It’s been publicly discussed as a legitimate issue for 40 years, but the topic of sexual harassment still bamboozles Americans.

We have never quite figured out what to think about or do about it. In its milder forms, we even have trouble defining it.

Now that it has been twisted into our political discourse, hope of ever reaching a sensible consensus might have disappeared. But sensible people who value decency above politics should at least have the discussion.

It won’t be the first time.

By 1980, Americans were talking publicly about sexual harassment. The discourse, and the court cases that developed, focused on unwanted sexual advances and assaults that women who worked outside the home endured from male colleagues and supervisors.

The most serious cases involved actual rapes and women who were fired for refusing to have sex with their bosses.

By 1981, the U.S. Senate had joined the conversation. It held hearings on the issue of sexual harassment. Among those who testified was conservative Phyllis Schlafly.

According to a news report at the time, Schlafly, in part, told the Senate: “…Virtuous women are seldom accosted by unwelcome sexual propositions or familiarities, obscene talk or profane language.”

Flash forward to 2017, when the nation is discussing Roy Moore, the Republican Senate candidate in Alabama.

About the time Schlafly was telling the U.S. Senate that good girls didn’t have to worry about sexual harassment, Moore was preying on teenage girls, or to use his terminology, dating them.

More than a half-dozen women recall creepy — and sometimes criminal — encounters with Moore, who at the time was a public official working in law enforcement as a prosecutor.

Moore says all the women are liars.

The governor of Alabama, Kay Ivey, doesn’t think the women are lying, but she told reporters she still plans to vote for Moore. Because he’s a Republican.

Ivey was appointed governor earlier this year, after Gov. Robert Bentley resigned amid a scandal that involved lying, an affair with a staff member and campaign finance fraud.

As is the case in the business world, politics plus sex don’t always add up to sexual harassment. There are also degrees of misconduct to consider in both business and politics cases of sexual harassment.

But in politics, allegations are more likely to become public, are more likely to be sensationalized, and are more likely to be blamed on political enemies.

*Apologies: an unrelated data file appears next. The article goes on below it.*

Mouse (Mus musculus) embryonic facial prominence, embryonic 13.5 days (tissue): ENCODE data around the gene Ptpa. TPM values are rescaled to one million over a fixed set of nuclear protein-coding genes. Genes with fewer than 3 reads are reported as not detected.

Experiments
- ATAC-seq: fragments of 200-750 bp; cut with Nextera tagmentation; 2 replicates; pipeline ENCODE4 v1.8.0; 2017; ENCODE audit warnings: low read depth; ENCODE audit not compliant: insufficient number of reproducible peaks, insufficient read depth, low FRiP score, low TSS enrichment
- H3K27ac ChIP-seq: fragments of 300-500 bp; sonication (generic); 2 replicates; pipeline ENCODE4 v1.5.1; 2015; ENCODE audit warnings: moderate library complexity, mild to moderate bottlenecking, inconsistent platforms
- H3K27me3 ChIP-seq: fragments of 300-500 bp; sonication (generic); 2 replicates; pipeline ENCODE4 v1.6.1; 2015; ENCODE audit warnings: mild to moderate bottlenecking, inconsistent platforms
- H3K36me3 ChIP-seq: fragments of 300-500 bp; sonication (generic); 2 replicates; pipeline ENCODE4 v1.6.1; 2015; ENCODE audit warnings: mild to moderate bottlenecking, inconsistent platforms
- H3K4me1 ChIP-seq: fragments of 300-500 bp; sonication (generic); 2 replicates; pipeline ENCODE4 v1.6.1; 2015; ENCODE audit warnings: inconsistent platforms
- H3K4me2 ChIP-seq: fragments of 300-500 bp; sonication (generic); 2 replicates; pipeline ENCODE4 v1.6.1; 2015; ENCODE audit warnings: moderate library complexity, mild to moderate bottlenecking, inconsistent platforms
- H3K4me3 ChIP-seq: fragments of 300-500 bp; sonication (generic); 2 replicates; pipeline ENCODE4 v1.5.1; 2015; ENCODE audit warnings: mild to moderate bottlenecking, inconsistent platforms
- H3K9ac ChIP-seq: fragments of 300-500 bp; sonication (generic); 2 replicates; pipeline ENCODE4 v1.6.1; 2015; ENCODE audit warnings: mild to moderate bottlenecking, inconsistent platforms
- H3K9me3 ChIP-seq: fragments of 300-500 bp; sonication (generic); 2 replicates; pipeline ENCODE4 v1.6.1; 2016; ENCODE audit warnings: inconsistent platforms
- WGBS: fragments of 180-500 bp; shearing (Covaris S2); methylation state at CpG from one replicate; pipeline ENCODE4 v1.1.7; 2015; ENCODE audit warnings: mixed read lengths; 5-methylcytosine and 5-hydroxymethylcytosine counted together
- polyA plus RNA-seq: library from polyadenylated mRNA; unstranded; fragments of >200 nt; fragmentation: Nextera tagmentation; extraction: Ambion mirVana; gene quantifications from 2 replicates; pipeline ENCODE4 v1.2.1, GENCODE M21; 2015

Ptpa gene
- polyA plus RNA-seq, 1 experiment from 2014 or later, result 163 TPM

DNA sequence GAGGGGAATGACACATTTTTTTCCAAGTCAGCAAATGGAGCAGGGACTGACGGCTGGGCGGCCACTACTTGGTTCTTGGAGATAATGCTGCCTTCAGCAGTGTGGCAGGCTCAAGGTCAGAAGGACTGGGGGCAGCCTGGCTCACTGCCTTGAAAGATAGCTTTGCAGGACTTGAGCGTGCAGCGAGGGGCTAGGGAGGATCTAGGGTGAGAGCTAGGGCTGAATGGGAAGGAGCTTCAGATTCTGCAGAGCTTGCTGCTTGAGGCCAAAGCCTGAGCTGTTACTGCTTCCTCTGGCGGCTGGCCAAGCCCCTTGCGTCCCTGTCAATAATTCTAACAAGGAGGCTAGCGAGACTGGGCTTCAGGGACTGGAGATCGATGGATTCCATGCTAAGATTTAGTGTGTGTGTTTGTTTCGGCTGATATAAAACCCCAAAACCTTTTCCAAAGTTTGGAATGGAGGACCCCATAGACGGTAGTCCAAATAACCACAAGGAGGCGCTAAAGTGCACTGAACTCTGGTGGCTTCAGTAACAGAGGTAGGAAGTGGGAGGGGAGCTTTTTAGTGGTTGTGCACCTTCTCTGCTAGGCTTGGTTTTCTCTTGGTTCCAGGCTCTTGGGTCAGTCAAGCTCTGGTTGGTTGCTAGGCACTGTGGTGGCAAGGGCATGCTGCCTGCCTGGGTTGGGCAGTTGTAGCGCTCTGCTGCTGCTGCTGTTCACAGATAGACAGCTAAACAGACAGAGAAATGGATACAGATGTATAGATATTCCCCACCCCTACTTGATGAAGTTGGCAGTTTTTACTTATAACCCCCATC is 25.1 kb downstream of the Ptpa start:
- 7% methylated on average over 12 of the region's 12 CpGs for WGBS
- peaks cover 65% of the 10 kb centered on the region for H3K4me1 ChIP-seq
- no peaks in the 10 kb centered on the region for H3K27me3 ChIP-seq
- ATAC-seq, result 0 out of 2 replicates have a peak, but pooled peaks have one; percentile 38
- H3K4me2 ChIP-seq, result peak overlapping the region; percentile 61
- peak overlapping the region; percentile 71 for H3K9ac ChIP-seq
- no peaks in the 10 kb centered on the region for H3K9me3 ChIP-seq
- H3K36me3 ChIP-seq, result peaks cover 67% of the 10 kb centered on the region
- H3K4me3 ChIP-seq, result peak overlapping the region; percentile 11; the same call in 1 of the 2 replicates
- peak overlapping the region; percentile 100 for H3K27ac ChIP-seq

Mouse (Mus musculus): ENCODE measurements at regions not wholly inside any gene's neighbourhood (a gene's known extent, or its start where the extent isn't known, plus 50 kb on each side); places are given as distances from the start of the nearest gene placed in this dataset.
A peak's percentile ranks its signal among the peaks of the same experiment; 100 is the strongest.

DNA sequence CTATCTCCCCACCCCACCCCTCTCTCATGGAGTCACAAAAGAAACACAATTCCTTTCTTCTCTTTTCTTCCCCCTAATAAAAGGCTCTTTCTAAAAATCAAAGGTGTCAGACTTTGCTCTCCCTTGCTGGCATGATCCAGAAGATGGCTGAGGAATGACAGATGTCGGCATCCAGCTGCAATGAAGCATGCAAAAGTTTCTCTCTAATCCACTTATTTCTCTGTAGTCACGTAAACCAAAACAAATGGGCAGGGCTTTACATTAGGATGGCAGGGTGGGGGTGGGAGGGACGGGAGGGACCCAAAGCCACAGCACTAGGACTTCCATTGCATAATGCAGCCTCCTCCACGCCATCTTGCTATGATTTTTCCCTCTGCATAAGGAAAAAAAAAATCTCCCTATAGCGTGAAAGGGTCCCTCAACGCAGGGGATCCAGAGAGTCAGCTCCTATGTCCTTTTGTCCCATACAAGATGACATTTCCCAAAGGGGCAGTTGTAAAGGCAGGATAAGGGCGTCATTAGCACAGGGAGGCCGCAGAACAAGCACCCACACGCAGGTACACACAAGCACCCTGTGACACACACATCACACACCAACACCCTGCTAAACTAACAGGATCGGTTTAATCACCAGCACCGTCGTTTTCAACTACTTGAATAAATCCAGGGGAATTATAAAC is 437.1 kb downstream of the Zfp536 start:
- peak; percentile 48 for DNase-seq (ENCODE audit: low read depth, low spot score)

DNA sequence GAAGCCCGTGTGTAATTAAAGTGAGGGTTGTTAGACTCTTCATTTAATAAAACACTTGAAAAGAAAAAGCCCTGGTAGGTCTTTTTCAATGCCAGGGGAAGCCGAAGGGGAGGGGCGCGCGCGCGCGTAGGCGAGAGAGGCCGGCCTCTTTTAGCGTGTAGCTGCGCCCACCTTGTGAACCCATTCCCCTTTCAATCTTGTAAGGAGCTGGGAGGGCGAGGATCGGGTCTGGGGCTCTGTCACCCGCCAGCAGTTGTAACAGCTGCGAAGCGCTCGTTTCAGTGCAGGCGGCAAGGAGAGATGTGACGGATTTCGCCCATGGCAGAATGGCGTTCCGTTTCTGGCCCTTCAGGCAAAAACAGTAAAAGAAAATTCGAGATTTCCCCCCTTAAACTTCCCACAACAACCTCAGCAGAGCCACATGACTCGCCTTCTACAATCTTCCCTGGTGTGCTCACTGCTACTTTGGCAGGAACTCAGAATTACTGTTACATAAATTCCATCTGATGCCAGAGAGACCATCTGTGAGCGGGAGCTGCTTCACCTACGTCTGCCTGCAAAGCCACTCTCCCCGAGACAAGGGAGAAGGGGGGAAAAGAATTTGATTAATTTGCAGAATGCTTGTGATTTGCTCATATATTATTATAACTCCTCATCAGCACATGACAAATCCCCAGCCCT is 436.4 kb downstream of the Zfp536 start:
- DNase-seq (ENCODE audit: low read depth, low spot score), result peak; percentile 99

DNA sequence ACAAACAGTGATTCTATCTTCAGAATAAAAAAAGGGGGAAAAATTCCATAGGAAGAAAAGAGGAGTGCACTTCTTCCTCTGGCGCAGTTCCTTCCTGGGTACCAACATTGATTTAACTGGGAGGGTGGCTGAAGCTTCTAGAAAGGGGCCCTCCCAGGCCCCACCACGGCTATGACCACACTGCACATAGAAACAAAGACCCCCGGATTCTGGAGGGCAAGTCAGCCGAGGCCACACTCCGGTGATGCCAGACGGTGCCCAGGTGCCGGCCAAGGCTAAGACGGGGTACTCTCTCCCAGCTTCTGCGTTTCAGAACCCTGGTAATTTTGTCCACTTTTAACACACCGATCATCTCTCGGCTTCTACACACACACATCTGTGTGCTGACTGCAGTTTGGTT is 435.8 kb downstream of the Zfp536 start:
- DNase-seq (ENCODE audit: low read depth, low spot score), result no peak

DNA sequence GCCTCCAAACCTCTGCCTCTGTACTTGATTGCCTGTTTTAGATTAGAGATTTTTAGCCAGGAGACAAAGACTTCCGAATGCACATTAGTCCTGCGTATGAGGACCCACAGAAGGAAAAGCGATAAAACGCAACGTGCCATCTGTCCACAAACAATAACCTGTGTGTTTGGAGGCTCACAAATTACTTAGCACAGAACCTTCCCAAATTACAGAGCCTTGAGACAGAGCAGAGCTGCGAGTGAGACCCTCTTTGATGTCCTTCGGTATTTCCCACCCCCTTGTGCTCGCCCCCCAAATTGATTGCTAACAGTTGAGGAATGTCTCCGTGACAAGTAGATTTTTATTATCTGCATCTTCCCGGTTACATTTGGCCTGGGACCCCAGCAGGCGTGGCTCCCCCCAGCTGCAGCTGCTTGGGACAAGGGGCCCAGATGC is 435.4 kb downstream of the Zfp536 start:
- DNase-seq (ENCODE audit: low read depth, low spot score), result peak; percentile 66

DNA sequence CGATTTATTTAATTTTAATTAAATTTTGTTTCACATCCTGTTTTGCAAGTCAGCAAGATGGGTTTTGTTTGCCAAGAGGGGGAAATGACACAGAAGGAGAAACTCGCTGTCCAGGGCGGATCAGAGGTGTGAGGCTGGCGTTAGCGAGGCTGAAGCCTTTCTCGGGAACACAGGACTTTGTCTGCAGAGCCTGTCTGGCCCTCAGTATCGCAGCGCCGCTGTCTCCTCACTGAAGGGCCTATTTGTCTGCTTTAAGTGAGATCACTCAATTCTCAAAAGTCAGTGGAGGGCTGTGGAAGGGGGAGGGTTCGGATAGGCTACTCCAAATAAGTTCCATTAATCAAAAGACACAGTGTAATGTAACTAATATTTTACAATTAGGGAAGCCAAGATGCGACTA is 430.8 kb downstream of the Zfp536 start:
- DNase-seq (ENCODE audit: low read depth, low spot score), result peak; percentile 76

That’s the case with Moore, just as it was with Bill Clinton in the 1990s, when Clinton was accused of preying on women when he was both governor and president.

Bill and Hillary Clinton claimed the women who made the allegations were liars and that their accusations were choreographed by a vast, right-wing conspiracy.

Loyal Democrats bought in, turning the debate into a political one. It was no longer a question of whether the president had sexually harassed women, but whether Republicans were out to get the president.

As if the two notions were mutually exclusive.

We have much the same dynamic in Alabama, but now the backdrop is different. The news brings new allegations every day against a different politician or celebrity.

Reading the headlines, you might think that no woman is safe and no man innocent. That’s not the case. Competing media working to get new information are creating a frenzy that distorts the scope and depth of the problem.

It’s also worth noting it’s sometimes tough to distinguish between unwanted sexual advances and harassment.

If a man (or woman) asks a colleague out for a drink or tells an off-color joke, it’s not sexual harassment – at least not in my book. But repeating such behavior once it’s clear that it’s not welcome – that is harassment.

While there may be disagreement about what behavior among adults is considered harassment, we all should be clear on one point: People in positions of authority (bosses, teachers and law enforcement officials, for example) who repeatedly seek sexual encounters with teenagers are not just guilty of harassment, but of behavior that is, frankly, indecent.

And the people who condone such behavior — which political support connotes — because someone is a Republican or Democrat value partisan politics over simple human decency.


A native of Garden City, Julie Doll is a former journalist who has worked at newspapers in California, Indiana and New York, as well as across Kansas.